# Calculating entropy

## Homework Statement

A gas sample containing 3.00 moles of Helium gas undergoes a state change from 30 degrees celsius and 25.0 L to 45 degrees celsius and 15.0 L. What is the entropy change for the gas (ideal gas)? For He, Cp = 20.8 J/k*mol

## Homework Equations

ΔS = Cv*ln(Tf/Ti) + nR*ln(Vf/Vi) = Cp*ln(Tf/Ti - nRln(Pf/Pi)

I don't know which equation to use ... I'm given Cp so do I have to convert it to Cv?

Cp = Cv + nR

## The Attempt at a Solution

I tried converting Cp to Cv:

Cv = (20.8J/K*mol)(3mol) - (3mol)(8.314J/K*mol)

Cv = 37.458 J/K (not J/Kmol anymore)

Then,

ΔS = Cv*ln(Tf/Ti) + nR*ln(Vf/Vi)

ΔS = (37.458)*ln(45/30) + (3)(8.314)*ln(15/25)

ΔS = 2.447 J/k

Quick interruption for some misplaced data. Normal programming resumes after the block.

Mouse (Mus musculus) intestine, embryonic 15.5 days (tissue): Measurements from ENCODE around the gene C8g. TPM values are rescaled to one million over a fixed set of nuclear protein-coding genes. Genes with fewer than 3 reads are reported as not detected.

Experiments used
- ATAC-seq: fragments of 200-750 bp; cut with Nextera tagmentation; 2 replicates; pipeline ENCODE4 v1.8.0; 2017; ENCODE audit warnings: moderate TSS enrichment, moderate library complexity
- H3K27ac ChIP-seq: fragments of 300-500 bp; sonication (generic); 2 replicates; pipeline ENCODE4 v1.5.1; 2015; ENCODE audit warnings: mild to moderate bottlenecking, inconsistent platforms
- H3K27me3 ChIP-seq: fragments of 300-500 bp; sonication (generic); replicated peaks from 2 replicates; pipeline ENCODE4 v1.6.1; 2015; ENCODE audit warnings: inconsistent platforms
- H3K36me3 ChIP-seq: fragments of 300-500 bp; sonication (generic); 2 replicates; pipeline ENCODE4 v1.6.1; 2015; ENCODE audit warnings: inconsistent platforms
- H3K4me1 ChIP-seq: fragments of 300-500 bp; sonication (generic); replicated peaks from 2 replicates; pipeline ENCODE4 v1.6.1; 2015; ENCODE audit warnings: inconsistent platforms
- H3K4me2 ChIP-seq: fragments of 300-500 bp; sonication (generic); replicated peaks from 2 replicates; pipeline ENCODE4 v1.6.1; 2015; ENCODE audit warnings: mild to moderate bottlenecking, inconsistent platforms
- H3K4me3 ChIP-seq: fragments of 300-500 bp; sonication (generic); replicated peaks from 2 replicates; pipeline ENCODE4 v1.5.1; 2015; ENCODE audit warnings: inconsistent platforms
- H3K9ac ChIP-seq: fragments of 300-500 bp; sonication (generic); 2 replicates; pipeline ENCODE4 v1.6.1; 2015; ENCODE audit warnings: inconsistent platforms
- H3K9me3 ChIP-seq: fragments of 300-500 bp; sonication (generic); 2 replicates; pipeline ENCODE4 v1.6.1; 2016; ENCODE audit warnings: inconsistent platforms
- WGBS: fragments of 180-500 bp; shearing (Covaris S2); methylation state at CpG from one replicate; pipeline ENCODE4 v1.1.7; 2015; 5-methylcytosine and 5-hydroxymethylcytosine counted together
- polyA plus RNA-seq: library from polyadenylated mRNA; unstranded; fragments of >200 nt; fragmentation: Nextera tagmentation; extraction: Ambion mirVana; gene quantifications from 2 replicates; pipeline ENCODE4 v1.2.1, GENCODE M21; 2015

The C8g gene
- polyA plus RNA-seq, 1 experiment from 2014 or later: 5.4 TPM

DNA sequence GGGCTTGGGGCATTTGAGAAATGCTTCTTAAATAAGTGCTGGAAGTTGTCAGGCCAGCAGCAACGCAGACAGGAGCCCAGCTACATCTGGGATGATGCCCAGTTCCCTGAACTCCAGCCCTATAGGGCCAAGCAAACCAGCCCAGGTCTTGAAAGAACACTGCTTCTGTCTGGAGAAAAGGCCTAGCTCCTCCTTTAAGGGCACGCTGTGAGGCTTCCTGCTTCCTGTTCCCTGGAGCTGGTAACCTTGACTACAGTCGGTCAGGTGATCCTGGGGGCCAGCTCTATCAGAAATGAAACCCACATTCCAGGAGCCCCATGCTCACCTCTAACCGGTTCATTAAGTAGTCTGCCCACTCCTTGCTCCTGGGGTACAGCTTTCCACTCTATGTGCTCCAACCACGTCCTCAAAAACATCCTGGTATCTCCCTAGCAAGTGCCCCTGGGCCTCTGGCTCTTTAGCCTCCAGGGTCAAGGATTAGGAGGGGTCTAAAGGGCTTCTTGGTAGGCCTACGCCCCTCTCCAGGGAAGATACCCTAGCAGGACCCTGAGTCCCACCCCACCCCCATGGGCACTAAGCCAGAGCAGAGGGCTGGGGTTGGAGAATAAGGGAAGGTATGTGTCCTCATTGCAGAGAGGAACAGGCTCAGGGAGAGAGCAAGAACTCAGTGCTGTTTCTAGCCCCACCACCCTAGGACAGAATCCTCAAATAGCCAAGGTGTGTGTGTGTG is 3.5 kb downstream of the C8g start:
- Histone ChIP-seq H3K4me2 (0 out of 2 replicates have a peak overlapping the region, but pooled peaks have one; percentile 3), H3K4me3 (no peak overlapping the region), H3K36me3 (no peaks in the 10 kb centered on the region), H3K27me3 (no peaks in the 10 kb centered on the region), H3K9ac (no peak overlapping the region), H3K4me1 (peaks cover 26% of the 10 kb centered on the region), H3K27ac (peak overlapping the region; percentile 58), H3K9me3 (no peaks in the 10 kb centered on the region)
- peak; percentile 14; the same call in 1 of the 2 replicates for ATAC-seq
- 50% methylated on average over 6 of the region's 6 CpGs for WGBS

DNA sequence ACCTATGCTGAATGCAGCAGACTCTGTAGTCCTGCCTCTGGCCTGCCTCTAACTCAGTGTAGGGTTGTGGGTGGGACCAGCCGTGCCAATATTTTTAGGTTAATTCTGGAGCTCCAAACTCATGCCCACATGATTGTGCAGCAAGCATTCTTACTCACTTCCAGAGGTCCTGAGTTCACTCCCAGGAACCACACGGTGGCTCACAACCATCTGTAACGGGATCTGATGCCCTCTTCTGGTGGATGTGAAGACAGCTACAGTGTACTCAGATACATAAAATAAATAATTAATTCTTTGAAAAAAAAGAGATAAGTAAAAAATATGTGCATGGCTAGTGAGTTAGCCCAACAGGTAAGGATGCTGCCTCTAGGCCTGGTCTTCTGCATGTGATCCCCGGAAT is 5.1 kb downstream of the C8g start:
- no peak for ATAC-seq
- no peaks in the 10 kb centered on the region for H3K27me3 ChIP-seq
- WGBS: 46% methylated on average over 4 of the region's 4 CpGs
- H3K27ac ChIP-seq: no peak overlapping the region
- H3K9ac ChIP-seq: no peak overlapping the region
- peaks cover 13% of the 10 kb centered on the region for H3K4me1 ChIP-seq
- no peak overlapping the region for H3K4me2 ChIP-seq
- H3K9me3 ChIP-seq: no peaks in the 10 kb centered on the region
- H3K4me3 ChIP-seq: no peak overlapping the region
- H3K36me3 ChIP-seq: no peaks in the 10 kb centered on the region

But the answer is -10.9 J/K.

What am I doing wrong? Thanks

collinsmark
Homework Helper
Gold Member
I haven't gone through the calculations but I've noticed there are at least two or three things going wrong with your methods.

You seem to be mixing and matching you use of relative vs. absolute approach.

• If you are working with relative measures, then $v$ is assumed to be "volume per mole" and $\Delta s$ is assumed to be "change in entropy per mole." In this approach, $\Delta s = C_v \ln \frac{T_f}{T_i} + R \ln \frac{v_f}{v_i}$. Notice that there is no variable $n$, since it's assumed that the entire equation is represented in "per mole."
• If you are working in absolute terms -- where you have a known amount of gas (e.g., 3.00 moles) then $V$ is simply volume and $\Delta S$ is simply change in entropy. In that case, $\Delta S = nC_v \ln \frac{T_f}{T_i} + nR \ln \frac{V_f}{V_i}$.

In either case, $C_p = C_v + R$.

Before plugging your temperatures in, you need to convert them to an absolute scale, such as Kelvin. Celsius isn't going to work here.